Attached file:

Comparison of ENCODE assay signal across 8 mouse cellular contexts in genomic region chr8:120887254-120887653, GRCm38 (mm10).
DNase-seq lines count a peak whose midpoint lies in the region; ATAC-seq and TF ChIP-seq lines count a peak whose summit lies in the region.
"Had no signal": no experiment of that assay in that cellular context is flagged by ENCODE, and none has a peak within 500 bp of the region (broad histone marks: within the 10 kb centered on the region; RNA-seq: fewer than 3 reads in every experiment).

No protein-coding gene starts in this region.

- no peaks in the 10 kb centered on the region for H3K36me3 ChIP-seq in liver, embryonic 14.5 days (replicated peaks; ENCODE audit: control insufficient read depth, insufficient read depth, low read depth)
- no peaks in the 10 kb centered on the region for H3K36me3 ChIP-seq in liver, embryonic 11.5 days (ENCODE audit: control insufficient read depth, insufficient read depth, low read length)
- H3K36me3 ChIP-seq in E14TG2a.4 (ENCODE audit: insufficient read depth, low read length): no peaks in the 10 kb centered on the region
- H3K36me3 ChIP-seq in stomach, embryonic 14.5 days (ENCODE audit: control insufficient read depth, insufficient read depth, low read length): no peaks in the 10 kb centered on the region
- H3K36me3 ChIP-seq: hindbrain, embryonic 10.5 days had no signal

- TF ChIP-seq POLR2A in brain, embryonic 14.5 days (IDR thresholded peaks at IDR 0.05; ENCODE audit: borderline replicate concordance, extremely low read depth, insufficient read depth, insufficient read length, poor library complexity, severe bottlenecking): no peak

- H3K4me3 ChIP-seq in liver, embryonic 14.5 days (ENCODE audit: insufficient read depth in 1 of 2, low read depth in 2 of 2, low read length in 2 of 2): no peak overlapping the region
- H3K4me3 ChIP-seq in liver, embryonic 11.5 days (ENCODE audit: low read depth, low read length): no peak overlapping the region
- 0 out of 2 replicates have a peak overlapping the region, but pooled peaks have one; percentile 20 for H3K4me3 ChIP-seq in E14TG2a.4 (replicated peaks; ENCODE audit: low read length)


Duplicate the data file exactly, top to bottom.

Comparison of ENCODE assay signal across 8 mouse cellular contexts in genomic region chr8:120887254-120887653, GRCm38 (mm10).
DNase-seq lines count a peak whose midpoint lies in the region; ATAC-seq and TF ChIP-seq lines count a peak whose summit lies in the region.
"Had no signal": no experiment of that assay in that cellular context is flagged by ENCODE, and none has a peak within 500 bp of the region (broad histone marks: within the 10 kb centered on the region; RNA-seq: fewer than 3 reads in every experiment).

No protein-coding gene starts in this region.

- no peaks in the 10 kb centered on the region for H3K36me3 ChIP-seq in liver, embryonic 14.5 days (replicated peaks; ENCODE audit: control insufficient read depth, insufficient read depth, low read depth)
- no peaks in the 10 kb centered on the region for H3K36me3 ChIP-seq in liver, embryonic 11.5 days (ENCODE audit: control insufficient read depth, insufficient read depth, low read length)
- H3K36me3 ChIP-seq in E14TG2a.4 (ENCODE audit: insufficient read depth, low read length): no peaks in the 10 kb centered on the region
- H3K36me3 ChIP-seq in stomach, embryonic 14.5 days (ENCODE audit: control insufficient read depth, insufficient read depth, low read length): no peaks in the 10 kb centered on the region
- H3K36me3 ChIP-seq: hindbrain, embryonic 10.5 days had no signal

- TF ChIP-seq POLR2A in brain, embryonic 14.5 days (IDR thresholded peaks at IDR 0.05; ENCODE audit: borderline replicate concordance, extremely low read depth, insufficient read depth, insufficient read length, poor library complexity, severe bottlenecking): no peak

- H3K4me3 ChIP-seq in liver, embryonic 14.5 days (ENCODE audit: insufficient read depth in 1 of 2, low read depth in 2 of 2, low read length in 2 of 2): no peak overlapping the region
- H3K4me3 ChIP-seq in liver, embryonic 11.5 days (ENCODE audit: low read depth, low read length): no peak overlapping the region
- 0 out of 2 replicates have a peak overlapping the region, but pooled peaks have one; percentile 20 for H3K4me3 ChIP-seq in E14TG2a.4 (replicated peaks; ENCODE audit: low read length)